Achieving net zero requires new ideas and more money, industry says

Without the solutions for Scotland to reach its climate target now, more support is needed, renewable bosses say.

More investment is needed to meet the First Minister’s ambition of making Scotland “one of the most innovative small countries in the world”, renewable businesses have said.

The Scottish Government is to publish its “Innovation Strategy” this week, aiming to improve economic performance and keep the country competitive.

Previewing the plans, Humza Yousaf insisted Scotland’s energy transition, from oil and gas to renewables, offers real opportunity and could make the nation a “world leader” in developing new technology.

Kieran Hope, founder of Aberdeen-based start-up Air Control Entech, which reduces carbon intensive offshore inspections by using drones, said ideas are just the spark but financial backing is essential.


“There is not enough support for small companies to be able to basically research and develop new technologies,” he told STV News.

“If we go and look at Innovate UK, it’s extremely hard to get access to that funding.

“I’d quite like to see a funding body which would maybe utilise some of the profits from the windfall taxes to be regenerated into creating technology to support a greener operation than our see.”

Scotland’s climate change legislation sets a target date for net zero emissions of all greenhouse gases by 2045.

In recent years, advances in technology have helped to boost use of renewable energy and reduce emissions across heavy industry.

But oil and gas still provide for around 75% of Scotland’s energy consumption.

“We want a cleaner North Sea… but it’s going to take money and investment to do so,” Mr Hope said.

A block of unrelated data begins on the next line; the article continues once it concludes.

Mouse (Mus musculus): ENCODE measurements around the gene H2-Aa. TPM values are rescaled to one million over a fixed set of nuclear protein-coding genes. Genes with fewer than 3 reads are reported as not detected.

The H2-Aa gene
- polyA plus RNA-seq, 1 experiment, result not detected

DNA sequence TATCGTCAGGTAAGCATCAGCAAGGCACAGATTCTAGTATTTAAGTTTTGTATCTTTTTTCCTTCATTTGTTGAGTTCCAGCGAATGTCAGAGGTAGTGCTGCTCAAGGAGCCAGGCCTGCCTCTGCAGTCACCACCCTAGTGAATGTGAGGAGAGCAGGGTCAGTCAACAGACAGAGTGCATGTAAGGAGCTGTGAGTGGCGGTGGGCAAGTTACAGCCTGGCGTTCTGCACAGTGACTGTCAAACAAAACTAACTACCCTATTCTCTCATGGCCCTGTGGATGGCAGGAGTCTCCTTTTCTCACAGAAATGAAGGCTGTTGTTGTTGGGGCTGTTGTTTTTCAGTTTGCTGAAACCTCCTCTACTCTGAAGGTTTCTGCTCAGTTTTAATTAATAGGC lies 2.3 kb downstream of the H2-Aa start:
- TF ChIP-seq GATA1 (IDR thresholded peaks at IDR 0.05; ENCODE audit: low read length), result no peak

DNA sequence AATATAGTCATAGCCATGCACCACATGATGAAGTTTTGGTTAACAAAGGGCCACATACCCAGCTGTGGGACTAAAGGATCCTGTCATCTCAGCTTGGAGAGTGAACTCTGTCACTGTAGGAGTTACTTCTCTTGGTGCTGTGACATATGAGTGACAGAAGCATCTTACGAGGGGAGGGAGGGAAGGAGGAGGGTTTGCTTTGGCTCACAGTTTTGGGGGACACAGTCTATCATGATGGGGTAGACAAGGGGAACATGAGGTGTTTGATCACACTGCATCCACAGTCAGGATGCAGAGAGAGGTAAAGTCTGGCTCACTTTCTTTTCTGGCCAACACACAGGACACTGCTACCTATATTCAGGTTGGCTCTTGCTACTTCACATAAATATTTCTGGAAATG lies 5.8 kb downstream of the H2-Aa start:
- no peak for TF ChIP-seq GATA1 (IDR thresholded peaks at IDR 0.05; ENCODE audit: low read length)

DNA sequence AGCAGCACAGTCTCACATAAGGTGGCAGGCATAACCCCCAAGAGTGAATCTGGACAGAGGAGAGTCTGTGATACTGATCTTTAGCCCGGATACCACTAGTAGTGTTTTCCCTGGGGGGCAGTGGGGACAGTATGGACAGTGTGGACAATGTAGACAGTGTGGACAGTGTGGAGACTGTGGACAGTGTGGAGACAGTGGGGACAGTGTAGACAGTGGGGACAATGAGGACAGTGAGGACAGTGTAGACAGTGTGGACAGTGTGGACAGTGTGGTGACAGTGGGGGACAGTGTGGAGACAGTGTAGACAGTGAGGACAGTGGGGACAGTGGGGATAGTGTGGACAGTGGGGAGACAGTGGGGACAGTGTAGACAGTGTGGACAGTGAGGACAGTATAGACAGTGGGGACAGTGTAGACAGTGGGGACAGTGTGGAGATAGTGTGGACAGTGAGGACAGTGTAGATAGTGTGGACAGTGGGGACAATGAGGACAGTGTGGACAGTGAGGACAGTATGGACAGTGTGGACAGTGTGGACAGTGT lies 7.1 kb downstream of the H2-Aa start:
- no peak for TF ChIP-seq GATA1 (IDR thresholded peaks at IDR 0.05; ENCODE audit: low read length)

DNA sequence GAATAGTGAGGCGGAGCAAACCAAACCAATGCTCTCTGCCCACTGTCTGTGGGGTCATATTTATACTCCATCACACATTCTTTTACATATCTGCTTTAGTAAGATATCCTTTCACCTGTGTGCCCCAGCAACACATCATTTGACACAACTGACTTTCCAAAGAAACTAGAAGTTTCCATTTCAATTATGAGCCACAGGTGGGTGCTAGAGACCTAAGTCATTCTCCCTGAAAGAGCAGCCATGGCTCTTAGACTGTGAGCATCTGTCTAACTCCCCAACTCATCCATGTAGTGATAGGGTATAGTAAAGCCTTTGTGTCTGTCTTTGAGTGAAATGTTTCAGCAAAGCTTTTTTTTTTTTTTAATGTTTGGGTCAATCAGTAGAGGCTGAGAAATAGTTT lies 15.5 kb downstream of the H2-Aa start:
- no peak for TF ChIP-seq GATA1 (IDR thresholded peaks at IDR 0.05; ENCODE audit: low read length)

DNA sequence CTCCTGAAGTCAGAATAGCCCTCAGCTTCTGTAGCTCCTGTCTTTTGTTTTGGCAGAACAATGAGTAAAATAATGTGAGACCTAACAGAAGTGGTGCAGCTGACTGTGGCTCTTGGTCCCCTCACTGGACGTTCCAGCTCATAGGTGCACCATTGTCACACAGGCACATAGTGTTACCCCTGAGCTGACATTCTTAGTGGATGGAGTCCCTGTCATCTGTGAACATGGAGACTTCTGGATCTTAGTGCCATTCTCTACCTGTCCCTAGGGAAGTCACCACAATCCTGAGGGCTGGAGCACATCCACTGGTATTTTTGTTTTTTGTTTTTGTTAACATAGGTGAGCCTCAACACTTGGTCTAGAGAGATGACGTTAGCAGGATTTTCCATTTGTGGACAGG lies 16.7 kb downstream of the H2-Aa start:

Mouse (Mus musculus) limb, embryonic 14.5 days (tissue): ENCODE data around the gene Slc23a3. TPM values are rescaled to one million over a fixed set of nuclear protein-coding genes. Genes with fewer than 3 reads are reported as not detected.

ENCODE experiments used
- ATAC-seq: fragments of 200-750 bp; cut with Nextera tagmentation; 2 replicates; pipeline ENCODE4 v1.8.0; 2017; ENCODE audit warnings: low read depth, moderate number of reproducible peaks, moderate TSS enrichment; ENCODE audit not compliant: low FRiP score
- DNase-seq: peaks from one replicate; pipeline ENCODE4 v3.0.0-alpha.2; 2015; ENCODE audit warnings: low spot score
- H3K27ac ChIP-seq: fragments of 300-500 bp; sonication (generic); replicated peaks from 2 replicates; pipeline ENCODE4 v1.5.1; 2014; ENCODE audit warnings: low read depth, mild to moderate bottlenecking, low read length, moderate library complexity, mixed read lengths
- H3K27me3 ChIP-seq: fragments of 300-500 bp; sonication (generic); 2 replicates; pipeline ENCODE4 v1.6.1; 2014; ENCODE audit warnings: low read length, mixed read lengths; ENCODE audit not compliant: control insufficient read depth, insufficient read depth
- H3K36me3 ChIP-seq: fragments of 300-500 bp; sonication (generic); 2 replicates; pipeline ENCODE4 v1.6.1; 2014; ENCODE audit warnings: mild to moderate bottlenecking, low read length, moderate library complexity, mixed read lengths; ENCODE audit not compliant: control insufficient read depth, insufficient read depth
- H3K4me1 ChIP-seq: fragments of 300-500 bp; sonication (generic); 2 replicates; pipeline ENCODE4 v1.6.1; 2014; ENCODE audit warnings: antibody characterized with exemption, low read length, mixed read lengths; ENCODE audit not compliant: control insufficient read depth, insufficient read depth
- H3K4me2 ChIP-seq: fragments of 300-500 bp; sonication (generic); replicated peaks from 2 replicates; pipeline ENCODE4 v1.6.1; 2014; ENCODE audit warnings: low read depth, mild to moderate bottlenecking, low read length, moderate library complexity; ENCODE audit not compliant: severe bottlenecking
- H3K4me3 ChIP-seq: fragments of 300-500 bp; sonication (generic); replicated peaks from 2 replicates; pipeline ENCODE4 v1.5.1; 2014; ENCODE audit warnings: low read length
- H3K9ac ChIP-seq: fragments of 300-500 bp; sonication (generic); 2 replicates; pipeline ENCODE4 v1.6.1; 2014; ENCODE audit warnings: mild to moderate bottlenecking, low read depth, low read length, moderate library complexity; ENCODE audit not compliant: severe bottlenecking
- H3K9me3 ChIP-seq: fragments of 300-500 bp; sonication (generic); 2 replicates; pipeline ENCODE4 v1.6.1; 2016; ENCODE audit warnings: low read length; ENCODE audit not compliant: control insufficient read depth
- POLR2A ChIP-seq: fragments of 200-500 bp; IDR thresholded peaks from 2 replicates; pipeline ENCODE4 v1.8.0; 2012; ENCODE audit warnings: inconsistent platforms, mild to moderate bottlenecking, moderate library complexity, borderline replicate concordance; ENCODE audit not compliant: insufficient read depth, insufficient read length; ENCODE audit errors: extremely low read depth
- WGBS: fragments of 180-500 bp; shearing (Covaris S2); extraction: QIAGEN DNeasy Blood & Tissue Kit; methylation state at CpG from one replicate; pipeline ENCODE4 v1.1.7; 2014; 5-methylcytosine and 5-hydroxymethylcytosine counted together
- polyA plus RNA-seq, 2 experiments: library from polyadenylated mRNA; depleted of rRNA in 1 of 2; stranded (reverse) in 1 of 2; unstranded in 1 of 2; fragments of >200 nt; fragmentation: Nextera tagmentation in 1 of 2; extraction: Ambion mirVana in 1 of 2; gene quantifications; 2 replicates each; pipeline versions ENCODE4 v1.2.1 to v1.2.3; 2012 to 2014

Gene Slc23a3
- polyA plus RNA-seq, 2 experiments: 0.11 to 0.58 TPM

Groundbreaking technologies have the potential to be exported and used across the world – likely bringing benefits to the domestic economy.

The Net Zero Technology Centre – an organisation which helps companies and entrepreneurs explore green technologies – said more capacity is needed for people to showcase their skills.

“What we really need more of are test and demonstration sites that allow developers, people with really great ideas, to demonstrate their technologies,” said Hayleigh Barnett, an engineer from the centre in Aberdeen.

“What’s really key is having that linked to industry – to ensure developments really have that opportunity to flourish.”

More innovation is required for Scotland to achieve net zero, the boss of renewable offshore energy company Mocean Energy told STV News.

“If we had the solutions we needed right now to get to net zero, we would do it,” said managing director Cameron McNatt.

“The challenge with renewables is variability.

“Obviously you only get solar when the sun is shining, wind power when the wind is blowing.

“But you don’t solve that challenge by adding more solar or more wind. What we need is a variety of types of energy.”

Mr McNatt’s company is aiming to use Scotland’s seas to add an extra layer of resilience to the country’s renewables production by providing around 3% of electricity demand by 2050.

“That might not sound like a lot, but 3% of a huge market is a huge impact,” he told STV News.

“That will potentially save hundreds of millions of tonnes of CO2 compared to our energy system today.”

There’s confidence in Government that winning the tech race would reap economic growth and environmental security.

Minister for innovation Richard Lochhead said: “As the First Minister said this week, innovation has been an important focus for Government investment in recent years, and I am determined to continue that commitment.

“This includes supporting the TechX Clean Energy Accelerator as part of our £90m Aberdeen City Region Deal investment in the Net Zero Technology Centre.”

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